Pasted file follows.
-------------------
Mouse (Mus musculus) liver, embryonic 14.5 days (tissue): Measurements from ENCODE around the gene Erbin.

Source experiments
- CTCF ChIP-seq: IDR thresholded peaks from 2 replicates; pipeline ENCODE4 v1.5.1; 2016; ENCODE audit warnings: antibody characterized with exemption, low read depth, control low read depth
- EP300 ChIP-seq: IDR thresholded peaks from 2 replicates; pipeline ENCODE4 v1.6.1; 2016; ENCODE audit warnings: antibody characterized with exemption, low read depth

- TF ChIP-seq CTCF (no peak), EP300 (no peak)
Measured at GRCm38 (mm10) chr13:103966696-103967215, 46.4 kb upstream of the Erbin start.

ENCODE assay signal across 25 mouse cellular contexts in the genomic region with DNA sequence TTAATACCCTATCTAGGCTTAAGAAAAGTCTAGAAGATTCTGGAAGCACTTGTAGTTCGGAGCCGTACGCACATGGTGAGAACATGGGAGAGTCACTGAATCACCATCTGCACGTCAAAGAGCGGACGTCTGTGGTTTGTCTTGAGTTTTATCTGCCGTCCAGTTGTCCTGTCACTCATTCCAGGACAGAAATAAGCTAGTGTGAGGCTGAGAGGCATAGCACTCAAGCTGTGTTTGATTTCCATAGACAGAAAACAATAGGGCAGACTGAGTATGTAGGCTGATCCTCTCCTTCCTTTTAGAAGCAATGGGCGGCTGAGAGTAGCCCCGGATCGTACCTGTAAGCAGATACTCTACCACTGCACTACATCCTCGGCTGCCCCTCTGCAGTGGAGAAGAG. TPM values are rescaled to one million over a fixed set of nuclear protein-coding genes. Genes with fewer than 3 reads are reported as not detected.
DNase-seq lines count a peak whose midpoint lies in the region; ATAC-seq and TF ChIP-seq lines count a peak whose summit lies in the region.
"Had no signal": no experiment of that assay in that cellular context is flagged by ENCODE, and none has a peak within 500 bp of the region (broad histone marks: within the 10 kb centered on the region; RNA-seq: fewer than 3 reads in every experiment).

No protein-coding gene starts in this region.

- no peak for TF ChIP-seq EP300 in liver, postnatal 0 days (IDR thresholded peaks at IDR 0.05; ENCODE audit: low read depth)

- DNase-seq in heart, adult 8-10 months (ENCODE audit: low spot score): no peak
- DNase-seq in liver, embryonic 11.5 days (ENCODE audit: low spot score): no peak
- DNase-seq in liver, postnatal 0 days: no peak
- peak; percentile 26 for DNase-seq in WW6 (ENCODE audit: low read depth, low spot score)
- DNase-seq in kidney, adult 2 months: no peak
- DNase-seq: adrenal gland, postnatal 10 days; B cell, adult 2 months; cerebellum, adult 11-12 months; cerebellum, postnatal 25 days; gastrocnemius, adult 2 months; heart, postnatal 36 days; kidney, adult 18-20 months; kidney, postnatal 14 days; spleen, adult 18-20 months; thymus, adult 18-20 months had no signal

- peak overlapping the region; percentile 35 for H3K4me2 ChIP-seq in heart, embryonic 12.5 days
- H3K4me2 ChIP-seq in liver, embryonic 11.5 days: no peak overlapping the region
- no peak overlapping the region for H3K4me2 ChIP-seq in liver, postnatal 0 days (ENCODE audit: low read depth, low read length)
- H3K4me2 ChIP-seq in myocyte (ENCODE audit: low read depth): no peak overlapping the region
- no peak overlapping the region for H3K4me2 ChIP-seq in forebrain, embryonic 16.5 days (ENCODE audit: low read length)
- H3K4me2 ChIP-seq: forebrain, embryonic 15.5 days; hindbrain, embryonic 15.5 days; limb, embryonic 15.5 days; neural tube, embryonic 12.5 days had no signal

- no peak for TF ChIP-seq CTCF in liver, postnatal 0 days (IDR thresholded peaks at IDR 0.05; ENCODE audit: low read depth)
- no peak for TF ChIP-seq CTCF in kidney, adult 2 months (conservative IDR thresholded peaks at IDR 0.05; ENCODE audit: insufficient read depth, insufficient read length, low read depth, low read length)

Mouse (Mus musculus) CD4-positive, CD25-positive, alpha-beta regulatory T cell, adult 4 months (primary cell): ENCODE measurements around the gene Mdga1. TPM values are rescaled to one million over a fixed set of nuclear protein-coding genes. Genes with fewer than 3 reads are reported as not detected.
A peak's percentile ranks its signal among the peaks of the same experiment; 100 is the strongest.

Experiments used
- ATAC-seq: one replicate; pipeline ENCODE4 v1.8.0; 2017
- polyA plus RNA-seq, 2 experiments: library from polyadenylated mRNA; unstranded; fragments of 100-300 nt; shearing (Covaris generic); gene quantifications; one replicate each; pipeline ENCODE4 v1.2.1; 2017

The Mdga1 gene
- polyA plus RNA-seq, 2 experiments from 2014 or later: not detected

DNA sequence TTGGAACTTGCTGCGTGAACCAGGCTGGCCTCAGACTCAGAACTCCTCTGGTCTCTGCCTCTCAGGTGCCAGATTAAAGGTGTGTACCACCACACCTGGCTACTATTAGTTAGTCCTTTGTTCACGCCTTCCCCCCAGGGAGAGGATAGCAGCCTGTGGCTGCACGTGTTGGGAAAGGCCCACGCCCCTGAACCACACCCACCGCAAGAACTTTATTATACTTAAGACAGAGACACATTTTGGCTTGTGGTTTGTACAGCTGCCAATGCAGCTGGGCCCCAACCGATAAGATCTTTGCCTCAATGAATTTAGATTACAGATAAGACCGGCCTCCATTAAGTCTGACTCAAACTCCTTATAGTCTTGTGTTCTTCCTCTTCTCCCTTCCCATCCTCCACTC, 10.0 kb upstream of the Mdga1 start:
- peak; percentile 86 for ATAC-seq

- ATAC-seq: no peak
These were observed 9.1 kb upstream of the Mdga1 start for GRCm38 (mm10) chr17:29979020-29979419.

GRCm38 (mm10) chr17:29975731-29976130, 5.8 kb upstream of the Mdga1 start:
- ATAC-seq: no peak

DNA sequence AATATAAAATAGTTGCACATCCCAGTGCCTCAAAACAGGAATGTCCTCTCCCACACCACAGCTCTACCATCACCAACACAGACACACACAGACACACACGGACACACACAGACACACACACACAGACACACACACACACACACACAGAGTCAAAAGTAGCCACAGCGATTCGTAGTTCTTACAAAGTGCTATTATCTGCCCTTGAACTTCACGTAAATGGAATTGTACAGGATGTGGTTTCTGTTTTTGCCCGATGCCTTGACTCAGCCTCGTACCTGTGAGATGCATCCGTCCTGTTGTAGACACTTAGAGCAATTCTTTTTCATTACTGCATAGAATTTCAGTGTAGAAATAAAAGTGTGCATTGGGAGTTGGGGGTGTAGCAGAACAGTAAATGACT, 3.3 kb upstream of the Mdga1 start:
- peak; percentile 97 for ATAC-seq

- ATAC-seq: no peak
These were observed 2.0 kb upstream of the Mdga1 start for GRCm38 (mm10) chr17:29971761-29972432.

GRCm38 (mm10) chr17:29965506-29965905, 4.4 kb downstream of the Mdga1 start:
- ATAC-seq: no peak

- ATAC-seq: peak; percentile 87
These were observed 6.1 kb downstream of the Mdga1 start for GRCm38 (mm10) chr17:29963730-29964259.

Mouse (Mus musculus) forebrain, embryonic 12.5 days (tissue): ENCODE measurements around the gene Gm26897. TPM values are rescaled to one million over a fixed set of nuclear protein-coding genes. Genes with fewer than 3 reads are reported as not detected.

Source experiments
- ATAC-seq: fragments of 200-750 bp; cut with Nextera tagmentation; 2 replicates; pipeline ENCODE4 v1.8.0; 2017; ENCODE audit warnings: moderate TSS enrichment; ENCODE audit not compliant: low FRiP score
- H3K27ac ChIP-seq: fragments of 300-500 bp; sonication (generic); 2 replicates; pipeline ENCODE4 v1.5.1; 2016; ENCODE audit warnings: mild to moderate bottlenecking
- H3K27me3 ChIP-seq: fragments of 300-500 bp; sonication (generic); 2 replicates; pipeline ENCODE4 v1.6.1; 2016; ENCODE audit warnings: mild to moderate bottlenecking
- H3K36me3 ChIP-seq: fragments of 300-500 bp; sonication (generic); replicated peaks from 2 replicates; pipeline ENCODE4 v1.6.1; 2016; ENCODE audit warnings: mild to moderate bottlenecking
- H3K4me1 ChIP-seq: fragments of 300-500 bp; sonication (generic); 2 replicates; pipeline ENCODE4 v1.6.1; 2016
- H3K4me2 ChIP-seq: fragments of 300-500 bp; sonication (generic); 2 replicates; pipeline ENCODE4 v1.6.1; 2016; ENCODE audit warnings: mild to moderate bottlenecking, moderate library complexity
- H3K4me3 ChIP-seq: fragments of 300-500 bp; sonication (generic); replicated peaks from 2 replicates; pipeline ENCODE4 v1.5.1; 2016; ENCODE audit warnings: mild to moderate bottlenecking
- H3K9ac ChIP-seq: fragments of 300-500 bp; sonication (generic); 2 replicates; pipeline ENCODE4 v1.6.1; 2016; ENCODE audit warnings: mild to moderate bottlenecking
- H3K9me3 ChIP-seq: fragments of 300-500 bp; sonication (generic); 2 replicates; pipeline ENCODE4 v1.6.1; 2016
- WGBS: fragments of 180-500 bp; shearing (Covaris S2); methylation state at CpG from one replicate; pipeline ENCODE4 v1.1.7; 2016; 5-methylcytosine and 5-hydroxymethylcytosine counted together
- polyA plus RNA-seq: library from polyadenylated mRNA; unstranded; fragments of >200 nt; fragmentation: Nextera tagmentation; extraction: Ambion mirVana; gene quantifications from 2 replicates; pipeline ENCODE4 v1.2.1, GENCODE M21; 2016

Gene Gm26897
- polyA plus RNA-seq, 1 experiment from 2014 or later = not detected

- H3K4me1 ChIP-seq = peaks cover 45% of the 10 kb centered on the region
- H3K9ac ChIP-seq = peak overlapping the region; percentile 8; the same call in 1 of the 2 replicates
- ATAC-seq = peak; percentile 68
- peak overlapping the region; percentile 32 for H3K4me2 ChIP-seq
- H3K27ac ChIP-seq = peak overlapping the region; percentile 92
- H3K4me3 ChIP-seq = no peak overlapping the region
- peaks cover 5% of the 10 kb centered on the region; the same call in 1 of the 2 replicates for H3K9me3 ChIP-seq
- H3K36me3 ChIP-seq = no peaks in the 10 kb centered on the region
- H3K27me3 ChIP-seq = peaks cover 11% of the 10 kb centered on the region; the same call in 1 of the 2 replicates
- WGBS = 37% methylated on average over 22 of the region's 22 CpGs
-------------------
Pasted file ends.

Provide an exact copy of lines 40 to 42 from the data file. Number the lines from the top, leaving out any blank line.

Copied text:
- peak; percentile 97 for ATAC-seq

- ATAC-seq: no peak
These were observed 2.0 kb upstream of the Mdga1 start for GRCm38 (mm10) chr17:29971761-29972432.